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Representative to APA Council
Lewis P. Lipsitt (8/04-07)
Emanuel E. Donchin (8/03-06)
University of South Florida
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Georgia Institute of Technology
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Cal. State East Bay
The Winter Meeting of the APA Council of Representatives convened the evening of February 16, 2006 and adjourned at noon, February 20. Your representatives, Lew Lipsitt and Manny Donchin, were present throughout the meeting faithfully suffering through long stretches of the inevitable ennui and actively engaged as some truly important issues were discussed and resolved. During the past few years the Ennui/Substance ratio has undergone welcome reduction as the long stretches of Death by Power Point, in which APA officials display to the COR the talents of the their graphic artists while passing on information that is much more effectively presented in a written report. The Council’s time is much better spent in active, floor discussion, of issues.
One such issue, to which considerable time on and off the floor was devoted was the petition for the establishment of a new Division at APA, a Division for Human/Animal Studies. A previous version of the proposal was on the COR’s agenda in February 2005 at which time it failed to achieve the necessary 2/3 vote required for the establishment of new Divisions. There was yet another episode of this serial during the August meeting about which we reported in detail previously. Having failed again in August the proponents of the Human/Animal Division added language to their petition that was intended to assure their opponents that the Division will not foster an anti-vivisectionist agenda and will not allow itself to be influenced by any animal rights movement seeking to constrain scientists from pursuing laboratory research. Asserting that this modified petition has the approval of all who signed off on the initial petition the matter was again placed on the COR’s agenda.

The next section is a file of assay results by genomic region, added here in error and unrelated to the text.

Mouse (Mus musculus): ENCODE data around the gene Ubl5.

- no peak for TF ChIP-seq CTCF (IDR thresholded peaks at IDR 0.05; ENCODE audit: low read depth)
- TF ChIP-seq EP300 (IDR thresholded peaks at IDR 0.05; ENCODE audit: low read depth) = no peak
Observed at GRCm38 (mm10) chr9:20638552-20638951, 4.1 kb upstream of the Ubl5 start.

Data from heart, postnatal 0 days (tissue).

The discussion was long and impassioned. Division 3 joined in with the other members of CASAP to express strong opposition to the creation of the new Division. Colleagues who actually conduct research with non-human species, described the destruction imposed on their work, and life, by terrorists acting in the name of animal “rights.” Others noted that the declared interests of the proposed division can be accommodated by other Divisions. Eloquent arguments were made by the other side, yet in the end the opponents of the petition to create a new division prevailed, the vote being 108 to 45 against the new division. A noteworthy, and no doubt influential, contribution to the discussion was made by Past President Ron Levant, who informed the Council that he would cast his vote against the new Division in deference to, and out of consideration for, the strong feelings of colleagues in the Science community. He was impressed by the depth of the feelings expressed and by the concerns of the scientists, and would vote accordingly.
It is impossible to tell if there will be yet another try to establish this Division. The size of the no vote was impressive. Some have suggested that the interests of the proponents would be better served by creating a “section” within an existing Division.